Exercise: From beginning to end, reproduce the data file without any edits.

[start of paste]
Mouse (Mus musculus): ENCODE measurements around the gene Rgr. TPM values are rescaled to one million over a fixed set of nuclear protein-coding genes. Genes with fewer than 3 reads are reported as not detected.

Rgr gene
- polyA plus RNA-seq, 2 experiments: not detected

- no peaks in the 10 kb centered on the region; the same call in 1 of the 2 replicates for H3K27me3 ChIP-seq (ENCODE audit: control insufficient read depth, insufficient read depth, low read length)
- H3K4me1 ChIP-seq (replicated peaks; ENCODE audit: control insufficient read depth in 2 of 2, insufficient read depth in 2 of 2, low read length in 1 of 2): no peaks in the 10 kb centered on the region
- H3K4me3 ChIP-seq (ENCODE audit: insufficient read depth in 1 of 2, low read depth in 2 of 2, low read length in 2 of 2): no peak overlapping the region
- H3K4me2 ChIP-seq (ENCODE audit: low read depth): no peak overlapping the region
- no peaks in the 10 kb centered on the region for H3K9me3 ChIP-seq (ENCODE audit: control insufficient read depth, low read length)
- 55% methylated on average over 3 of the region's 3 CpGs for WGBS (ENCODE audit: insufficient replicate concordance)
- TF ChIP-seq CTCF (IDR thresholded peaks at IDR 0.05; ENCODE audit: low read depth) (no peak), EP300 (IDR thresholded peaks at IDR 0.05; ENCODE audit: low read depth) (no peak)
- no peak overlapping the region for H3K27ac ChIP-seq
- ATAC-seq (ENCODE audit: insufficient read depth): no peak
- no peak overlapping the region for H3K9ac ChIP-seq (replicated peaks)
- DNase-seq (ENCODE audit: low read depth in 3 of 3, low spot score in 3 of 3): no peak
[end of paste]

Mouse (Mus musculus): ENCODE measurements around the gene Rgr. TPM values are rescaled to one million over a fixed set of nuclear protein-coding genes. Genes with fewer than 3 reads are reported as not detected.

Rgr gene
- polyA plus RNA-seq, 2 experiments: not detected

- no peaks in the 10 kb centered on the region; the same call in 1 of the 2 replicates for H3K27me3 ChIP-seq (ENCODE audit: control insufficient read depth, insufficient read depth, low read length)
- H3K4me1 ChIP-seq (replicated peaks; ENCODE audit: control insufficient read depth in 2 of 2, insufficient read depth in 2 of 2, low read length in 1 of 2): no peaks in the 10 kb centered on the region
- H3K4me3 ChIP-seq (ENCODE audit: insufficient read depth in 1 of 2, low read depth in 2 of 2, low read length in 2 of 2): no peak overlapping the region
- H3K4me2 ChIP-seq (ENCODE audit: low read depth): no peak overlapping the region
- no peaks in the 10 kb centered on the region for H3K9me3 ChIP-seq (ENCODE audit: control insufficient read depth, low read length)
- 55% methylated on average over 3 of the region's 3 CpGs for WGBS (ENCODE audit: insufficient replicate concordance)
- TF ChIP-seq CTCF (IDR thresholded peaks at IDR 0.05; ENCODE audit: low read depth) (no peak), EP300 (IDR thresholded peaks at IDR 0.05; ENCODE audit: low read depth) (no peak)
- no peak overlapping the region for H3K27ac ChIP-seq
- ATAC-seq (ENCODE audit: insufficient read depth): no peak
- no peak overlapping the region for H3K9ac ChIP-seq (replicated peaks)
- DNase-seq (ENCODE audit: low read depth in 3 of 3, low spot score in 3 of 3): no peak